I’m out of touch, I know.
The years with children, late
in coming for me, have passed
most rapidly, like a stream downhill,
singing past the stones, happy
to be water. Now a flattening
and the stream must merge
with the wide, dirty river.
“I don’t think I will,”
as Howard Hughes once said.
And the alligator hasn’t moved
all afternoon. I’ve watched it
off and on this Saturday
as clouds have failed to hide
the sun for long. Roseate spoonbills
and cormorants have perched above it
for hours preening, being themselves.
I’m not myself, watching this majestic
form, this paragon of terror,
who smiles in the knowledge
of itself. How does it achieve
such size simply lying in the sun?
I’m out of touch with what’s been done,
with much that seems too much.
Alligators can live a hundred years,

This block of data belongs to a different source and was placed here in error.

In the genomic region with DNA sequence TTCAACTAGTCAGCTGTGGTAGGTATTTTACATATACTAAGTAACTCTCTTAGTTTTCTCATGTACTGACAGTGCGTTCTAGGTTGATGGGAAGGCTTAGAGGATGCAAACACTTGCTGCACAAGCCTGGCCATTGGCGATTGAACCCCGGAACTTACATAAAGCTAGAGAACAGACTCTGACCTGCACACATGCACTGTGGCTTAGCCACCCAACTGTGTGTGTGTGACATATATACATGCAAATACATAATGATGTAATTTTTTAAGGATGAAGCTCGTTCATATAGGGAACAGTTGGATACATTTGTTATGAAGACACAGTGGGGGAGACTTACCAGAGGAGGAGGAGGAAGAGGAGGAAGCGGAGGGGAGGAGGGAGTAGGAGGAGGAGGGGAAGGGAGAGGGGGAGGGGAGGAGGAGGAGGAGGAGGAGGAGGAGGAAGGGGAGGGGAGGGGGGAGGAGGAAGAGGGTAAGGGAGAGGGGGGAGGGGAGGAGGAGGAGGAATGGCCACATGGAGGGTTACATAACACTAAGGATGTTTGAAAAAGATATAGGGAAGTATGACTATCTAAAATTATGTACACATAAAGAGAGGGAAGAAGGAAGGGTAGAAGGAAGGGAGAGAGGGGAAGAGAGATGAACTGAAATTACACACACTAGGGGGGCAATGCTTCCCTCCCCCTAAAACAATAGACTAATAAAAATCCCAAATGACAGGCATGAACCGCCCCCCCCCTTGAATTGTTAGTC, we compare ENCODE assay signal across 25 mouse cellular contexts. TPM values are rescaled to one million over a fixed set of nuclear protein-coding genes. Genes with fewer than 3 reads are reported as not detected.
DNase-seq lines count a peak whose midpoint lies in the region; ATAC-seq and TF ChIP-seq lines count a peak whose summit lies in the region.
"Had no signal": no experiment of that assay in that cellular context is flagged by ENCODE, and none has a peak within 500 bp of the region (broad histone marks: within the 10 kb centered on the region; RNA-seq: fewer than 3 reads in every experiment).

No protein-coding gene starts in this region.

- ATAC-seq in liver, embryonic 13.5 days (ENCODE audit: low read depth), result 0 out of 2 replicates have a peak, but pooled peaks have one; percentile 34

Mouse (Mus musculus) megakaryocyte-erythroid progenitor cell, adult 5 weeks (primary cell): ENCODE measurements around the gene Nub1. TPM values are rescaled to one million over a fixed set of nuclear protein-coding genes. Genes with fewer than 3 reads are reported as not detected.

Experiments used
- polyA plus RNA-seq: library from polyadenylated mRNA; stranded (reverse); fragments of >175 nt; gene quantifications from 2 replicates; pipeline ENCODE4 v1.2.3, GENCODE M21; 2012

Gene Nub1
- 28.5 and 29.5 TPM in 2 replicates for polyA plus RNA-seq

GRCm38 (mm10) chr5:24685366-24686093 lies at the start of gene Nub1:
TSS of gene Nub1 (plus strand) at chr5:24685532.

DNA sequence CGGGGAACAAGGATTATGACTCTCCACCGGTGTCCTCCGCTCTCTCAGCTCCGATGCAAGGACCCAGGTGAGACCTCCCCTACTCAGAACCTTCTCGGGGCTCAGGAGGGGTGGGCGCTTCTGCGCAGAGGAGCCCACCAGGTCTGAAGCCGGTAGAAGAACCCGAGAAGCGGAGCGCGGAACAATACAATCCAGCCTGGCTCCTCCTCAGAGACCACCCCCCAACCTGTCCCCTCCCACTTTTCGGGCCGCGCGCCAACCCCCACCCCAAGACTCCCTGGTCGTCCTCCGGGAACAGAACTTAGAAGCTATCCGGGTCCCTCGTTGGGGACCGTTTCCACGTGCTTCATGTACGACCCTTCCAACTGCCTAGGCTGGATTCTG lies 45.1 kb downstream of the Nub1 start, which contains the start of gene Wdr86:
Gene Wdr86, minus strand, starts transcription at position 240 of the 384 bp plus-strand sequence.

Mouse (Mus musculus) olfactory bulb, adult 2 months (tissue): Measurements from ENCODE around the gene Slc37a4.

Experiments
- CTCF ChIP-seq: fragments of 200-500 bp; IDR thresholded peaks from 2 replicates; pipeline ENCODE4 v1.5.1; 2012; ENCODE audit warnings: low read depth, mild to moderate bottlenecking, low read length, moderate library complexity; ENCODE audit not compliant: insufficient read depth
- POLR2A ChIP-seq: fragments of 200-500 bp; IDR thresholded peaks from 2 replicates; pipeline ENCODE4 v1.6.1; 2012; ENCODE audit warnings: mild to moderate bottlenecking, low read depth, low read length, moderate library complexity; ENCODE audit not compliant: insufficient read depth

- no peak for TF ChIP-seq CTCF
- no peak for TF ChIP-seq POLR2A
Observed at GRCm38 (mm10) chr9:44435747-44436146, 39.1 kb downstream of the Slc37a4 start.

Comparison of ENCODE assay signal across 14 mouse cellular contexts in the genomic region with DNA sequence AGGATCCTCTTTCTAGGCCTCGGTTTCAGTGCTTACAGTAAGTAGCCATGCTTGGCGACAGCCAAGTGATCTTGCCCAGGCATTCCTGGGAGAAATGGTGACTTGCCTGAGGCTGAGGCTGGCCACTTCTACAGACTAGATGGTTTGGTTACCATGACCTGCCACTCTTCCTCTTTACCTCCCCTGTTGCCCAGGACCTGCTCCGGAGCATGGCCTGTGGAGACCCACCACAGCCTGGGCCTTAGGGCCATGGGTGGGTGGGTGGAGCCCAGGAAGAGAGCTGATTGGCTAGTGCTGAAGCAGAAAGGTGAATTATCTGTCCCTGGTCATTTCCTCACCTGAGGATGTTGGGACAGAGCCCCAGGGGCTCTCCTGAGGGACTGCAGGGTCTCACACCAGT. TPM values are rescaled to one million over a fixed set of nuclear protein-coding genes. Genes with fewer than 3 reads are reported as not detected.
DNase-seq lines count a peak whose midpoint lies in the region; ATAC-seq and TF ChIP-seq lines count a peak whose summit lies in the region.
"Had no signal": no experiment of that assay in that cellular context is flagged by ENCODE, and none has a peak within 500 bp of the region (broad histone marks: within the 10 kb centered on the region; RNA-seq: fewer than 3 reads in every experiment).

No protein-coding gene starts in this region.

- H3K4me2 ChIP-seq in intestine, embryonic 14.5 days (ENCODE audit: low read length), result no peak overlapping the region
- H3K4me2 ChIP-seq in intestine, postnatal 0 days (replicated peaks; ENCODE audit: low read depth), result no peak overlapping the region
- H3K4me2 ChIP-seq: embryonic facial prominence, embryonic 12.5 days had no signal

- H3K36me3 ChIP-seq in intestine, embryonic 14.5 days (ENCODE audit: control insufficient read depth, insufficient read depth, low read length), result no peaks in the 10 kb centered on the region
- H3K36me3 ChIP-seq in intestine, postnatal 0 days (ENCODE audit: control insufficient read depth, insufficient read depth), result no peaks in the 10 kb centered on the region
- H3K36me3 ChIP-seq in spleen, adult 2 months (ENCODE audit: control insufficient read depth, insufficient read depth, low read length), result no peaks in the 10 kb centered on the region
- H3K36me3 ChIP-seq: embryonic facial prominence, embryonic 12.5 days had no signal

and this one here, my friends,
could wake and devour everyone.
Quitman Marshall’s most recent book of poems, his fifth, You Were Born One Time, won the SC Poetry Archives Book Prize. A founding host of the Literary Series at Spoleto Festival USA, he won the Writers Exchange Award (Poets & Writers) in 1996. His roving manuscripts include Swampitude: Escapes with the Congaree (nonfiction), The Bloody Point (novel), and American Folklore (poems). He lived on West 15th St. in Manhattan from 1978 until 1990. Since 2001 he has lived in Beaufort, SC, with his wife and three children, and he teaches school—sometimes English, sometimes writing, sometimes French.